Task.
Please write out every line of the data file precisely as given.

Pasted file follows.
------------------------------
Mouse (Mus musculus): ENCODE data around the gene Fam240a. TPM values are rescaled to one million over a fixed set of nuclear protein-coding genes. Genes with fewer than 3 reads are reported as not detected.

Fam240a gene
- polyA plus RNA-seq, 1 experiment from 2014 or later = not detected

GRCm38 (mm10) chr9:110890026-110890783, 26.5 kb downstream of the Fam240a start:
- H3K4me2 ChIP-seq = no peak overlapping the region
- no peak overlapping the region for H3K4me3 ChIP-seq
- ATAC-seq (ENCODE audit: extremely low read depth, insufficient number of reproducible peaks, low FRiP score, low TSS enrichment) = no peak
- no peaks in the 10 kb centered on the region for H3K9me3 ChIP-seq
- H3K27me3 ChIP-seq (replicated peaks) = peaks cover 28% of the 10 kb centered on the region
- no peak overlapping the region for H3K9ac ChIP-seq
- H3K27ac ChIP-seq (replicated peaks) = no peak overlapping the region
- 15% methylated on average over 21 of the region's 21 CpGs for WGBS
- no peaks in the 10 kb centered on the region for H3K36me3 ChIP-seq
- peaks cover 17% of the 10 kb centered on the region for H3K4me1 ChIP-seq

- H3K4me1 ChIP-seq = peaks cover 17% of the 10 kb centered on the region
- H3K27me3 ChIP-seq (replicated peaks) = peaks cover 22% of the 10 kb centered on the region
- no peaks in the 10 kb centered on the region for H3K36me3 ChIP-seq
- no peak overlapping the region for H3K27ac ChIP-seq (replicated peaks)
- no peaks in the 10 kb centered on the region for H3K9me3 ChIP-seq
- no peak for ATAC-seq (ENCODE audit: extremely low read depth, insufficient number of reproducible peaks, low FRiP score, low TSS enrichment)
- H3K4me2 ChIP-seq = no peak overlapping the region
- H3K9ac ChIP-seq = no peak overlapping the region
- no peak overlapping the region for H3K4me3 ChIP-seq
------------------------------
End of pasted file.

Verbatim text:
Mouse (Mus musculus): ENCODE data around the gene Fam240a. TPM values are rescaled to one million over a fixed set of nuclear protein-coding genes. Genes with fewer than 3 reads are reported as not detected.

Fam240a gene
- polyA plus RNA-seq, 1 experiment from 2014 or later = not detected

GRCm38 (mm10) chr9:110890026-110890783, 26.5 kb downstream of the Fam240a start:
- H3K4me2 ChIP-seq = no peak overlapping the region
- no peak overlapping the region for H3K4me3 ChIP-seq
- ATAC-seq (ENCODE audit: extremely low read depth, insufficient number of reproducible peaks, low FRiP score, low TSS enrichment) = no peak
- no peaks in the 10 kb centered on the region for H3K9me3 ChIP-seq
- H3K27me3 ChIP-seq (replicated peaks) = peaks cover 28% of the 10 kb centered on the region
- no peak overlapping the region for H3K9ac ChIP-seq
- H3K27ac ChIP-seq (replicated peaks) = no peak overlapping the region
- 15% methylated on average over 21 of the region's 21 CpGs for WGBS
- no peaks in the 10 kb centered on the region for H3K36me3 ChIP-seq
- peaks cover 17% of the 10 kb centered on the region for H3K4me1 ChIP-seq

- H3K4me1 ChIP-seq = peaks cover 17% of the 10 kb centered on the region
- H3K27me3 ChIP-seq (replicated peaks) = peaks cover 22% of the 10 kb centered on the region
- no peaks in the 10 kb centered on the region for H3K36me3 ChIP-seq
- no peak overlapping the region for H3K27ac ChIP-seq (replicated peaks)
- no peaks in the 10 kb centered on the region for H3K9me3 ChIP-seq
- no peak for ATAC-seq (ENCODE audit: extremely low read depth, insufficient number of reproducible peaks, low FRiP score, low TSS enrichment)
- H3K4me2 ChIP-seq = no peak overlapping the region
- H3K9ac ChIP-seq = no peak overlapping the region
- no peak overlapping the region for H3K4me3 ChIP-seq